Babies are said to swallow excess air during feeding. The upright position and a pat on the back of the baby should help him release this air, which in turn reduces the frequency of colic and the amount of spitting up. The recommendation took place in the USSR, but even now some pediatricians continue to insist that after feeding the baby should be kept upright.
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The famous American pediatrician Clay Jones and the popular doctor Komarovsky do not recommend carrying babies in a column after feeding. Doctors believe that this is a pointless exercise that does not eliminate the original cause of swallowing air. And it lies in the wrong attachment to the chest. It is because of him that excess air enters the esophagus to the baby.
In addition, there are a number of studies that confirm that post-feeding anxiety and reflux in babies are not at all related to excess air in the stomach. There is no physiological reason why they cannot burp on their own. Therefore, they do not need help in this. And keeping a newborn in a column after feeding is completely optional.
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Another study of 71 pairs of twins showed that a pat on the back had no effect on whether the baby had colic or not. In addition, this action increased the frequency of regurgitation. It turns out that patting a baby on the back, who has just eaten, leads to vomiting.
It is normal to spit up up to two tablespoons of milk or dairy food per day. If you are afraid that the child may burp during sleep and choke, then put him to sleep on his side. So that he does not accidentally roll over by himself, you can put a towel folded into a tube or a light diaper under his back. Or use a special sleep positioner.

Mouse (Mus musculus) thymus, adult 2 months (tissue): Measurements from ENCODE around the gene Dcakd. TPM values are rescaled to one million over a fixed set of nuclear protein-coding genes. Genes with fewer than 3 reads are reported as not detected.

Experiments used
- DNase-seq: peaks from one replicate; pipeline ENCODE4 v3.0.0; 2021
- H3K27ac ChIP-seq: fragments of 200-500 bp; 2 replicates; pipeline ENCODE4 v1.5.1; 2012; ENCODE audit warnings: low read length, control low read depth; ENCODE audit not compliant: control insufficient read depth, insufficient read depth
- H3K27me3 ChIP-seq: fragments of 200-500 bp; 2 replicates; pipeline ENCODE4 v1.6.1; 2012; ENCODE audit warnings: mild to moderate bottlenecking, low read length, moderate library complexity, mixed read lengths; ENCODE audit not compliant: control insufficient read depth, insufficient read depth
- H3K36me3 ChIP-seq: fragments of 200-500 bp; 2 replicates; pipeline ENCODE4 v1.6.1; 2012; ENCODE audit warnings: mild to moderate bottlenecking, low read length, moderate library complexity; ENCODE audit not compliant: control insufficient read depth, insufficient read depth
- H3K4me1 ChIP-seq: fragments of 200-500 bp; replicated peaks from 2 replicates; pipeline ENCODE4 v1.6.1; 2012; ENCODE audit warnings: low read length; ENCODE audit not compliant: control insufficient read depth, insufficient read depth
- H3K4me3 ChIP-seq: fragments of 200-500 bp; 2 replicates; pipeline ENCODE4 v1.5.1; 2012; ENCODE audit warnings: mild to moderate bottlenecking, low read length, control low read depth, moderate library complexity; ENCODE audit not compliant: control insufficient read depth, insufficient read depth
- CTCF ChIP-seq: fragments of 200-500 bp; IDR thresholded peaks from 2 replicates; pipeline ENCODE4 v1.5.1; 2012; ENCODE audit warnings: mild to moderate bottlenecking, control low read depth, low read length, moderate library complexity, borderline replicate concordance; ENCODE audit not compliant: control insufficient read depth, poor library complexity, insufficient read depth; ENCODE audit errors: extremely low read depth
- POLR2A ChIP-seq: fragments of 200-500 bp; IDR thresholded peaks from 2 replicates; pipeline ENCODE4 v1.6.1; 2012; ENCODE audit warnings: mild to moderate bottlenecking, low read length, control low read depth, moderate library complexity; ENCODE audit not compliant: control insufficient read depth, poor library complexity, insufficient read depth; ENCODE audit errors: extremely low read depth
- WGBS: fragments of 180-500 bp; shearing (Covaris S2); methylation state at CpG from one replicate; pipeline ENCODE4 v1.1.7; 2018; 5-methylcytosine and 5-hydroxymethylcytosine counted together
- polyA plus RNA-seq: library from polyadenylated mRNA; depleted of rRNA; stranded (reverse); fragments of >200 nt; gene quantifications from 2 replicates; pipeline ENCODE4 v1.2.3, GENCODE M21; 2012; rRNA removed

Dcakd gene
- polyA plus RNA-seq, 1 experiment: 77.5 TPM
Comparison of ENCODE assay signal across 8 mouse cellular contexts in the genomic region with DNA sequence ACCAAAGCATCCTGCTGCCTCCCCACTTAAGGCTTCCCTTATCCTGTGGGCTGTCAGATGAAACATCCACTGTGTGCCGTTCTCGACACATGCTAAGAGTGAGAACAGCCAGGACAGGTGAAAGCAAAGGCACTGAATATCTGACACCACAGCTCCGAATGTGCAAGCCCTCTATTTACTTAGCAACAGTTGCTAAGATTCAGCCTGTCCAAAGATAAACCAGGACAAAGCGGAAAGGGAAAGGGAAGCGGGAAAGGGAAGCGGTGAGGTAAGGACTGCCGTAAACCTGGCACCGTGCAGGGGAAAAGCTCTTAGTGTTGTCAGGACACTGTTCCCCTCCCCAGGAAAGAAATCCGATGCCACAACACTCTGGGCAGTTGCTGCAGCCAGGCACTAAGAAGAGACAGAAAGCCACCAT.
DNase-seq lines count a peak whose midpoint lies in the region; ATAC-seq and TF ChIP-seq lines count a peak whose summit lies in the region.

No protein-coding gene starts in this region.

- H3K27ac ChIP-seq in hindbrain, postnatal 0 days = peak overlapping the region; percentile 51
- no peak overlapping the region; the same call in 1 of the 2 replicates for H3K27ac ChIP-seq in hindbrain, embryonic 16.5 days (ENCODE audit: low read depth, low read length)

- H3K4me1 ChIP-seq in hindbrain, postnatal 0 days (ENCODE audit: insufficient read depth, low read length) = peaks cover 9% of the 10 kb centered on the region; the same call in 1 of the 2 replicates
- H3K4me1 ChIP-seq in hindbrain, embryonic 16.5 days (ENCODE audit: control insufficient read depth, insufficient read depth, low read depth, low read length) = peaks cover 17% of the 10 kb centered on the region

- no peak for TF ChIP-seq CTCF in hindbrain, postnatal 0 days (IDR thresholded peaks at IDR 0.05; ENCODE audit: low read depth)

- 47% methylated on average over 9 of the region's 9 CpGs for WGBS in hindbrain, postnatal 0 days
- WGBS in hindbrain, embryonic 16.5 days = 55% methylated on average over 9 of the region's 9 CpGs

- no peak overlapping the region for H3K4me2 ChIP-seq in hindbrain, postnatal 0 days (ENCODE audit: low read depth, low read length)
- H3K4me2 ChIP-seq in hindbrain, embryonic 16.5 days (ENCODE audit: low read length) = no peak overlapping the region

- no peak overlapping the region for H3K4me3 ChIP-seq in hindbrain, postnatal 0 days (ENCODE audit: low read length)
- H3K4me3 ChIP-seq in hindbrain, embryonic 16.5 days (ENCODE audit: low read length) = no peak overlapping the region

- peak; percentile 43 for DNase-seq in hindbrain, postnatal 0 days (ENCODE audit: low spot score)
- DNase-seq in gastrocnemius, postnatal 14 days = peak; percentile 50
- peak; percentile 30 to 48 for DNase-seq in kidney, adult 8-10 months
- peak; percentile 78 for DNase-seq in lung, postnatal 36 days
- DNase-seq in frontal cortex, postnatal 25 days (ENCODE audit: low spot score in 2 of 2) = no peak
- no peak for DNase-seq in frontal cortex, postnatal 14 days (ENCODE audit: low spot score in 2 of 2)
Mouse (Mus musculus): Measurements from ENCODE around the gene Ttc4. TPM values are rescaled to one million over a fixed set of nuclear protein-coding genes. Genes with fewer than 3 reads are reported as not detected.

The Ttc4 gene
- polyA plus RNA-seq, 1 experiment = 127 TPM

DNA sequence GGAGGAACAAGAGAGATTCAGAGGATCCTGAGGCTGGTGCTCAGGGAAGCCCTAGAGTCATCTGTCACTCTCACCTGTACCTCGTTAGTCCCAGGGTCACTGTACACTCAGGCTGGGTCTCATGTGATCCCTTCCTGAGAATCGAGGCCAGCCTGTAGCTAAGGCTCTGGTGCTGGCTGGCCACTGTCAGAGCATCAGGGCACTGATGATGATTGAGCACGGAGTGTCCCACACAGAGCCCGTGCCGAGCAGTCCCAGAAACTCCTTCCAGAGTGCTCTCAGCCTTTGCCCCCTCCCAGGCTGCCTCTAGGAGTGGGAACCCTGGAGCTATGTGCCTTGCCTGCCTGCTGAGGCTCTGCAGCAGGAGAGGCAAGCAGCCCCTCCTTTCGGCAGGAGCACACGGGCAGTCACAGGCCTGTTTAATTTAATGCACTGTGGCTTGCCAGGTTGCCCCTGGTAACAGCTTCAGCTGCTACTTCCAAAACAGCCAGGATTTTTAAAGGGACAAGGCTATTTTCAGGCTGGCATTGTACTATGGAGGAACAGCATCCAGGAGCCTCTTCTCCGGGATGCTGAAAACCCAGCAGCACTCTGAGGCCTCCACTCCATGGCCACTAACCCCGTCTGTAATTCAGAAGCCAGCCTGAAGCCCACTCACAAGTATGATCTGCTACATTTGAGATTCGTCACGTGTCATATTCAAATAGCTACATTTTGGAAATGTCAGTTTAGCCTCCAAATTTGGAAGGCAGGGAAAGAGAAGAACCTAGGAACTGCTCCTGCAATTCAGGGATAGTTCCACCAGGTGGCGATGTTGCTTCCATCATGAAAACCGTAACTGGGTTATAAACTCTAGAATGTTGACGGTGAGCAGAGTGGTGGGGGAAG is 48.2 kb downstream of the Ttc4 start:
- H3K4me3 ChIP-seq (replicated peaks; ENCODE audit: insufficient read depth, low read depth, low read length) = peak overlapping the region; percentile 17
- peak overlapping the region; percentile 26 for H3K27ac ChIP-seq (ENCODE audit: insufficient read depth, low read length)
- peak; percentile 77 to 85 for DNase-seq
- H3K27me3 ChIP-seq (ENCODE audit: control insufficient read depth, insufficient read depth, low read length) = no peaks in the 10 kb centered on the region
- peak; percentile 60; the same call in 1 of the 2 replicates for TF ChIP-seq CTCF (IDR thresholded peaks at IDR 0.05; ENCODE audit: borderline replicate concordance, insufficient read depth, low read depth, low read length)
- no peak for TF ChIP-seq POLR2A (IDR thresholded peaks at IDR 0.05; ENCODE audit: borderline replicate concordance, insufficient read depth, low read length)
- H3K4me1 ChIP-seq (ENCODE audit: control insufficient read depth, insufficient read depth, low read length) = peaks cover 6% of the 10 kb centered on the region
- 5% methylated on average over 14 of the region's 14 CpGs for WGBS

The presence of air in the esophagus is not the only cause of regurgitation. There are at least three more.
- Too much dairy food;
- weakness of the lower esophageal sphincter;
- immaturity of the neuromuscular apparatus of the esophagus.
Carrying the baby upright after feeding may be useful in one case - if the baby has gastroesophageal reflux. This is a syndrome where the contents of the stomach rise up and regurgitate too often. The doctor establishes the diagnosis. If it is confirmed, then parents are given recommendations that indicate special positions for feeding and wearing after it.
The first three months of life are often referred to as the period of term or even the fourth trimester of pregnancy. If the baby did not fall asleep after feeding, then it is important for him to be with his mother: to feel her warmth, smell, hear her voice and heartbeat.
It does not matter at all what position to keep the newborn after feeding, if it is physiological. It can be a "cradle", "monkey on a branch", "soldier" with his head on his mother's shoulder. If feeding occurs before a night's sleep, then the baby can simply be put in the crib.
After three months of life, the situation may change. To establish a routine, the mother can start feeding the baby in the middle of waking hours so that he does not fall asleep immediately after eating. In this case, after feeding the child, it is better to lower it to the floor so that it can play a little and get tired before going to bed.
- Abaturov A. E. et al. Excess gas syndrome in children // Health of the child, 2012.